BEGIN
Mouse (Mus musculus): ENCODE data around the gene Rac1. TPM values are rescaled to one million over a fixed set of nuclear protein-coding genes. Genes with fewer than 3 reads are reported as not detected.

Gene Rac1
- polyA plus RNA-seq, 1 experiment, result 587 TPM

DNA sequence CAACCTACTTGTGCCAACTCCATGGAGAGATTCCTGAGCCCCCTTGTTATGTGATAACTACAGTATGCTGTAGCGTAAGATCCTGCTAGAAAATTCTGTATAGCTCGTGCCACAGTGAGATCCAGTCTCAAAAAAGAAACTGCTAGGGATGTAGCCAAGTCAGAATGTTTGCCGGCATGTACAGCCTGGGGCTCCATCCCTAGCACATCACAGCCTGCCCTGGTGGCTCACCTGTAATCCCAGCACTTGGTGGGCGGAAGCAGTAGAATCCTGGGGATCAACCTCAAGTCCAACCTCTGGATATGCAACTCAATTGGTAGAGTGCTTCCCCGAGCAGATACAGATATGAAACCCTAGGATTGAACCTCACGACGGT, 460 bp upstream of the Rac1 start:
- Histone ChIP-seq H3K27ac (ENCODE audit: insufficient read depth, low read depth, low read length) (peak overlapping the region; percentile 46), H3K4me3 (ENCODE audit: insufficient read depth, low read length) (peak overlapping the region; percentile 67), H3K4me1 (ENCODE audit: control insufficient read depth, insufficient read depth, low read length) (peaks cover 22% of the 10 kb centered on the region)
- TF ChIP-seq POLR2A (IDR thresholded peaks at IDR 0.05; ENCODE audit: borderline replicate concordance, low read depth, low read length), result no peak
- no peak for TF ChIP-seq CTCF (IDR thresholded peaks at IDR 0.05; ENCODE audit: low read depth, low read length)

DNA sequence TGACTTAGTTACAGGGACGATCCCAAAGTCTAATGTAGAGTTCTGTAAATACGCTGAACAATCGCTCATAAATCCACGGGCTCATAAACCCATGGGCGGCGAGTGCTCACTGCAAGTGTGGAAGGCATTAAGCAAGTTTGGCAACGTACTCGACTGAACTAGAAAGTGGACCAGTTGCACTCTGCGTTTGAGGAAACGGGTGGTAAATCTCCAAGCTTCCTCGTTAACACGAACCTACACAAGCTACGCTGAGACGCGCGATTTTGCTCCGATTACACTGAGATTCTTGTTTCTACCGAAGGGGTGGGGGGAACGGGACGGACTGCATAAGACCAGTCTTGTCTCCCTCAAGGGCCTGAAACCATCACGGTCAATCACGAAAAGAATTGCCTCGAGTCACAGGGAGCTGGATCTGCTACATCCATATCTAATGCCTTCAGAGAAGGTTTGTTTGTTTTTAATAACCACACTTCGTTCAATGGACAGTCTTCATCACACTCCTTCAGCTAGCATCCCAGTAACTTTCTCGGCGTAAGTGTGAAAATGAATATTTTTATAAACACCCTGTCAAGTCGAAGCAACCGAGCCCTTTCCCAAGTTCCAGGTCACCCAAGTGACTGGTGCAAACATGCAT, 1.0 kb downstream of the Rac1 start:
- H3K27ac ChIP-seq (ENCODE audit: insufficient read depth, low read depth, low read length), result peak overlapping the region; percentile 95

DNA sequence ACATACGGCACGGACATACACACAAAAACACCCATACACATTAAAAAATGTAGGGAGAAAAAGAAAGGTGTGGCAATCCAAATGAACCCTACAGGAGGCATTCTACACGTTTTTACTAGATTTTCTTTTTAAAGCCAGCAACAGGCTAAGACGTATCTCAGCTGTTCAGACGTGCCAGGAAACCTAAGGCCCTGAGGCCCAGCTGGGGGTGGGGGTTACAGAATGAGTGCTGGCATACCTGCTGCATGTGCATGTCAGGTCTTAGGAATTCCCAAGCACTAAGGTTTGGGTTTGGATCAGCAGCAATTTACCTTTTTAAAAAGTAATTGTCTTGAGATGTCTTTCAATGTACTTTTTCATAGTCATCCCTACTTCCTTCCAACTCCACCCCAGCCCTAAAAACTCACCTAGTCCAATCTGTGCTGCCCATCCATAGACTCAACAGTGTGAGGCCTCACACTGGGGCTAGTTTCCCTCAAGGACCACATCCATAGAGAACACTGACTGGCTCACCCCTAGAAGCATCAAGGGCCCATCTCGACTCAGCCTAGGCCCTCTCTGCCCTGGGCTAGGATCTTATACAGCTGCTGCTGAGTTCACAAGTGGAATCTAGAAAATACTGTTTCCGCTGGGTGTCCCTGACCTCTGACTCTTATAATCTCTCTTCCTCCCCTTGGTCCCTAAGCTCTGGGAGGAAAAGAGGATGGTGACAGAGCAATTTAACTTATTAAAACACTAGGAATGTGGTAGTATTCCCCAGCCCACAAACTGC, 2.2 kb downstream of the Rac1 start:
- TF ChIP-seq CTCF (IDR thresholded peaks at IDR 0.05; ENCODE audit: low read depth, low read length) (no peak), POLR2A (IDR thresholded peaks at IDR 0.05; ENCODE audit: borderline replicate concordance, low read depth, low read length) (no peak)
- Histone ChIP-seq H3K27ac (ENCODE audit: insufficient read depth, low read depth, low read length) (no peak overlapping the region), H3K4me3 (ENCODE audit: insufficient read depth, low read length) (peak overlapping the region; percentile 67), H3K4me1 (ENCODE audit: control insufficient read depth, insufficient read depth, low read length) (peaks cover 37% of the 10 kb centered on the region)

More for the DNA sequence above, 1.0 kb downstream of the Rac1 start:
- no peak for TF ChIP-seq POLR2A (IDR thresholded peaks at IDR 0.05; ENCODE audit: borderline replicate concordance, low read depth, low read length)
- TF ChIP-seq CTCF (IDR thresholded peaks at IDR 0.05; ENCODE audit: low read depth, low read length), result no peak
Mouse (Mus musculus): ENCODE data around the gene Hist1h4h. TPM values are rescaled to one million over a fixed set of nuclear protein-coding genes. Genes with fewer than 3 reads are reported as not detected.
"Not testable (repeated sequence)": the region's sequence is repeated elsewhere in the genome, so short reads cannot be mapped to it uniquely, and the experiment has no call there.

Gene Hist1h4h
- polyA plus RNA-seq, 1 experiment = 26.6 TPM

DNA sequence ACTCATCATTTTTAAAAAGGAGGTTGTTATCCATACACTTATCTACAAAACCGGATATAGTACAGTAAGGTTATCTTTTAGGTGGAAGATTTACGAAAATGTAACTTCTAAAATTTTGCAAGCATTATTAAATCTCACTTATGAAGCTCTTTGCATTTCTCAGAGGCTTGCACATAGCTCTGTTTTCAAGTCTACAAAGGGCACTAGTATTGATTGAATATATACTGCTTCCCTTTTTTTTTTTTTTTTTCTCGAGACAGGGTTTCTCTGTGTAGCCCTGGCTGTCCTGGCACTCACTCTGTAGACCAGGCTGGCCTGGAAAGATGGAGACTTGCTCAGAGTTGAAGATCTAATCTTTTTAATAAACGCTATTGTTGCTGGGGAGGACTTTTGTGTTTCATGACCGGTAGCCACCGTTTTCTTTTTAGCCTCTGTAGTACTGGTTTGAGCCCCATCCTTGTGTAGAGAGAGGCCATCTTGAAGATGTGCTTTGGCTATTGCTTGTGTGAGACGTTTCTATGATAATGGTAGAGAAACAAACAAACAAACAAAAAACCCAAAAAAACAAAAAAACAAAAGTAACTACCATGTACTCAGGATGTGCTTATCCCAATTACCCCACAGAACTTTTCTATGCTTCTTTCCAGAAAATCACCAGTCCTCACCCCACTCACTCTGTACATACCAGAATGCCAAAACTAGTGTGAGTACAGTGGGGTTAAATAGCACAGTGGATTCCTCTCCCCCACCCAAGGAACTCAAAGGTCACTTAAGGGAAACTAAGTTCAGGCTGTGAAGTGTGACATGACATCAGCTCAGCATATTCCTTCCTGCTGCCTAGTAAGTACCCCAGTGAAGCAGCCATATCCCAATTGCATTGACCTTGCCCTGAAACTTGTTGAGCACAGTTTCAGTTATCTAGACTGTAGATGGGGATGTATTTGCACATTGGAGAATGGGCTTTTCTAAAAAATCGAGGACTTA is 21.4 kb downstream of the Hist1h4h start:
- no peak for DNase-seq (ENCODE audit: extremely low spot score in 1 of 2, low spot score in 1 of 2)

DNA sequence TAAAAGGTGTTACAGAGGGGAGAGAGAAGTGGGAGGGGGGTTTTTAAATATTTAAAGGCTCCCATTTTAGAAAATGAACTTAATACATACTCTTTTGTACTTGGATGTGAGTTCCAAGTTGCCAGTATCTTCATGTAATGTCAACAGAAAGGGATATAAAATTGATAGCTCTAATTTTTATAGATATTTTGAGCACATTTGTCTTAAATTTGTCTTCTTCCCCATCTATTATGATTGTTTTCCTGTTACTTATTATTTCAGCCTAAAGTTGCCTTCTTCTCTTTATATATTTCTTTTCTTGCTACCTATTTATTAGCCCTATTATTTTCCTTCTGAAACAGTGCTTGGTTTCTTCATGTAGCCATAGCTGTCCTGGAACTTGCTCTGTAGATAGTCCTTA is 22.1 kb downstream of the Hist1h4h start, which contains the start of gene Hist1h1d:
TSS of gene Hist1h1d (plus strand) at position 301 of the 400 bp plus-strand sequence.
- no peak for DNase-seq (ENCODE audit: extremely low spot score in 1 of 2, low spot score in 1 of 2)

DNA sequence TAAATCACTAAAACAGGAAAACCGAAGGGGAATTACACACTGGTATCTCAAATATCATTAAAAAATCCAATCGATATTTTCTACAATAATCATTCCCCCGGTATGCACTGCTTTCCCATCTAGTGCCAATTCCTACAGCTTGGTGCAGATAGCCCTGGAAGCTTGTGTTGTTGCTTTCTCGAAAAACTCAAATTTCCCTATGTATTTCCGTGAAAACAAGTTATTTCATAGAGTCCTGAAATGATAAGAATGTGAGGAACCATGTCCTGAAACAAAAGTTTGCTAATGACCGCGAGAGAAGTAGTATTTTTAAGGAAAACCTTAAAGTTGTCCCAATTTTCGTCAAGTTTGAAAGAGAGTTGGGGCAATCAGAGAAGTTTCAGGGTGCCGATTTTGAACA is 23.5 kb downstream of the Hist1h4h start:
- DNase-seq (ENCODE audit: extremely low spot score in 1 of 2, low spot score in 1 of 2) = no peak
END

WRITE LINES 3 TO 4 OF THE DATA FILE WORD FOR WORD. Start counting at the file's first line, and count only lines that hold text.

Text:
- polyA plus RNA-seq, 1 experiment, result 587 TPM

DNA sequence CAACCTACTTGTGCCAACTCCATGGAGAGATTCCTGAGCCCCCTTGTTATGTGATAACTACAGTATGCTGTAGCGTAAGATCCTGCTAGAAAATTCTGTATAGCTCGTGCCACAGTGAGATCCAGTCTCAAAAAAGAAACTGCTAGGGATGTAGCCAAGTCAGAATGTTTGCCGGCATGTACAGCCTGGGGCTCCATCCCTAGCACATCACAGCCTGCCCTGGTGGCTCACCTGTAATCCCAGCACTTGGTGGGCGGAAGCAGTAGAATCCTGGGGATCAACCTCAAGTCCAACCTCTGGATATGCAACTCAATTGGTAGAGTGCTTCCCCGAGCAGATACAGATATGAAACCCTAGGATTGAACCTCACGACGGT, 460 bp upstream of the Rac1 start: